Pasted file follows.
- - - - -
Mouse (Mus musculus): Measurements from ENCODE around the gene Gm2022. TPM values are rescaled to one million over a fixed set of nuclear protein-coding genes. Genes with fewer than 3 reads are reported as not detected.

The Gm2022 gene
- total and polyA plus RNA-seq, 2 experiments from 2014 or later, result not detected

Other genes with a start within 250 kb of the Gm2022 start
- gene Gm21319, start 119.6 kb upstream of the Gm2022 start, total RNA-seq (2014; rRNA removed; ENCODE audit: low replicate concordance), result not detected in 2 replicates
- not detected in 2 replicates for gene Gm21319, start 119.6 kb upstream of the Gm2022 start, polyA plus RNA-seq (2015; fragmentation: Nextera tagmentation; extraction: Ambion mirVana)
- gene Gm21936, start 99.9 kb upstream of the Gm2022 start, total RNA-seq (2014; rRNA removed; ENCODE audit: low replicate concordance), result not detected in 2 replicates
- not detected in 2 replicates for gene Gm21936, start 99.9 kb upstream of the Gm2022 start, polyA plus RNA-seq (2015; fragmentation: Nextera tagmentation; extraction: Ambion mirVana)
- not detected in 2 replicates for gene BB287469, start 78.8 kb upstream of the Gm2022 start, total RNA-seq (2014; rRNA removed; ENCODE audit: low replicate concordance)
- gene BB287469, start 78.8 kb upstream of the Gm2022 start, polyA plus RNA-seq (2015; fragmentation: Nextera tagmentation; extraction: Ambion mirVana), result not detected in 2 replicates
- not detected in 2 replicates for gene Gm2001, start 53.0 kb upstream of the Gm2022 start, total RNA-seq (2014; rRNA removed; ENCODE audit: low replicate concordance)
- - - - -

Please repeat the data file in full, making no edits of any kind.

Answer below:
Mouse (Mus musculus): Measurements from ENCODE around the gene Gm2022. TPM values are rescaled to one million over a fixed set of nuclear protein-coding genes. Genes with fewer than 3 reads are reported as not detected.

The Gm2022 gene
- total and polyA plus RNA-seq, 2 experiments from 2014 or later, result not detected

Other genes with a start within 250 kb of the Gm2022 start
- gene Gm21319, start 119.6 kb upstream of the Gm2022 start, total RNA-seq (2014; rRNA removed; ENCODE audit: low replicate concordance), result not detected in 2 replicates
- not detected in 2 replicates for gene Gm21319, start 119.6 kb upstream of the Gm2022 start, polyA plus RNA-seq (2015; fragmentation: Nextera tagmentation; extraction: Ambion mirVana)
- gene Gm21936, start 99.9 kb upstream of the Gm2022 start, total RNA-seq (2014; rRNA removed; ENCODE audit: low replicate concordance), result not detected in 2 replicates
- not detected in 2 replicates for gene Gm21936, start 99.9 kb upstream of the Gm2022 start, polyA plus RNA-seq (2015; fragmentation: Nextera tagmentation; extraction: Ambion mirVana)
- not detected in 2 replicates for gene BB287469, start 78.8 kb upstream of the Gm2022 start, total RNA-seq (2014; rRNA removed; ENCODE audit: low replicate concordance)
- gene BB287469, start 78.8 kb upstream of the Gm2022 start, polyA plus RNA-seq (2015; fragmentation: Nextera tagmentation; extraction: Ambion mirVana), result not detected in 2 replicates
- not detected in 2 replicates for gene Gm2001, start 53.0 kb upstream of the Gm2022 start, total RNA-seq (2014; rRNA removed; ENCODE audit: low replicate concordance)